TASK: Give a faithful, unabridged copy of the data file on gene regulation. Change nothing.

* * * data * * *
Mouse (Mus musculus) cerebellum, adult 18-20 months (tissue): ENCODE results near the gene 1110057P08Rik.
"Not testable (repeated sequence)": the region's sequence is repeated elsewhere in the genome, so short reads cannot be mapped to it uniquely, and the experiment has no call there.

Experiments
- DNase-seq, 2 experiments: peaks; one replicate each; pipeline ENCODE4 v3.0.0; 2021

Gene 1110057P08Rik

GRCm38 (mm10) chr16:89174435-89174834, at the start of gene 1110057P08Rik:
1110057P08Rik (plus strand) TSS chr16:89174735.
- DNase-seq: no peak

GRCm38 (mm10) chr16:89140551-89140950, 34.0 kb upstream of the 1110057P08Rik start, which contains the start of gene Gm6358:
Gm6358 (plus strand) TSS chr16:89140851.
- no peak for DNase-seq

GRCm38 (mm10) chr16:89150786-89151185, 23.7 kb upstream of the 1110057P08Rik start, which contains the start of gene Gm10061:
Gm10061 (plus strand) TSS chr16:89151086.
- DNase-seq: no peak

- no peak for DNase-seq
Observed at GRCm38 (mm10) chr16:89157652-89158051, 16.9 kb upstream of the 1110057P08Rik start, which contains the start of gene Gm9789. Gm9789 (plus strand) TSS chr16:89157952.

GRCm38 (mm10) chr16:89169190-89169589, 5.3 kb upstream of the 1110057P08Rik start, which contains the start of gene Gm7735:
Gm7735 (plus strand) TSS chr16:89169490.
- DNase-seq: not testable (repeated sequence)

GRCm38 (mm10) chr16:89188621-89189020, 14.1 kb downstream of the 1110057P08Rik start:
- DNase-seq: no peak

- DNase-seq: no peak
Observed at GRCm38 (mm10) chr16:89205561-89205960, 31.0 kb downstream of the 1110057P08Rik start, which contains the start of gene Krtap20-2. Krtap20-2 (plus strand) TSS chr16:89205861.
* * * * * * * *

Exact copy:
Mouse (Mus musculus) cerebellum, adult 18-20 months (tissue): ENCODE results near the gene 1110057P08Rik.
"Not testable (repeated sequence)": the region's sequence is repeated elsewhere in the genome, so short reads cannot be mapped to it uniquely, and the experiment has no call there.

Experiments
- DNase-seq, 2 experiments: peaks; one replicate each; pipeline ENCODE4 v3.0.0; 2021

Gene 1110057P08Rik

GRCm38 (mm10) chr16:89174435-89174834, at the start of gene 1110057P08Rik:
1110057P08Rik (plus strand) TSS chr16:89174735.
- DNase-seq: no peak

GRCm38 (mm10) chr16:89140551-89140950, 34.0 kb upstream of the 1110057P08Rik start, which contains the start of gene Gm6358:
Gm6358 (plus strand) TSS chr16:89140851.
- no peak for DNase-seq

GRCm38 (mm10) chr16:89150786-89151185, 23.7 kb upstream of the 1110057P08Rik start, which contains the start of gene Gm10061:
Gm10061 (plus strand) TSS chr16:89151086.
- DNase-seq: no peak

- no peak for DNase-seq
Observed at GRCm38 (mm10) chr16:89157652-89158051, 16.9 kb upstream of the 1110057P08Rik start, which contains the start of gene Gm9789. Gm9789 (plus strand) TSS chr16:89157952.

GRCm38 (mm10) chr16:89169190-89169589, 5.3 kb upstream of the 1110057P08Rik start, which contains the start of gene Gm7735:
Gm7735 (plus strand) TSS chr16:89169490.
- DNase-seq: not testable (repeated sequence)

GRCm38 (mm10) chr16:89188621-89189020, 14.1 kb downstream of the 1110057P08Rik start:
- DNase-seq: no peak

- DNase-seq: no peak
Observed at GRCm38 (mm10) chr16:89205561-89205960, 31.0 kb downstream of the 1110057P08Rik start, which contains the start of gene Krtap20-2. Krtap20-2 (plus strand) TSS chr16:89205861.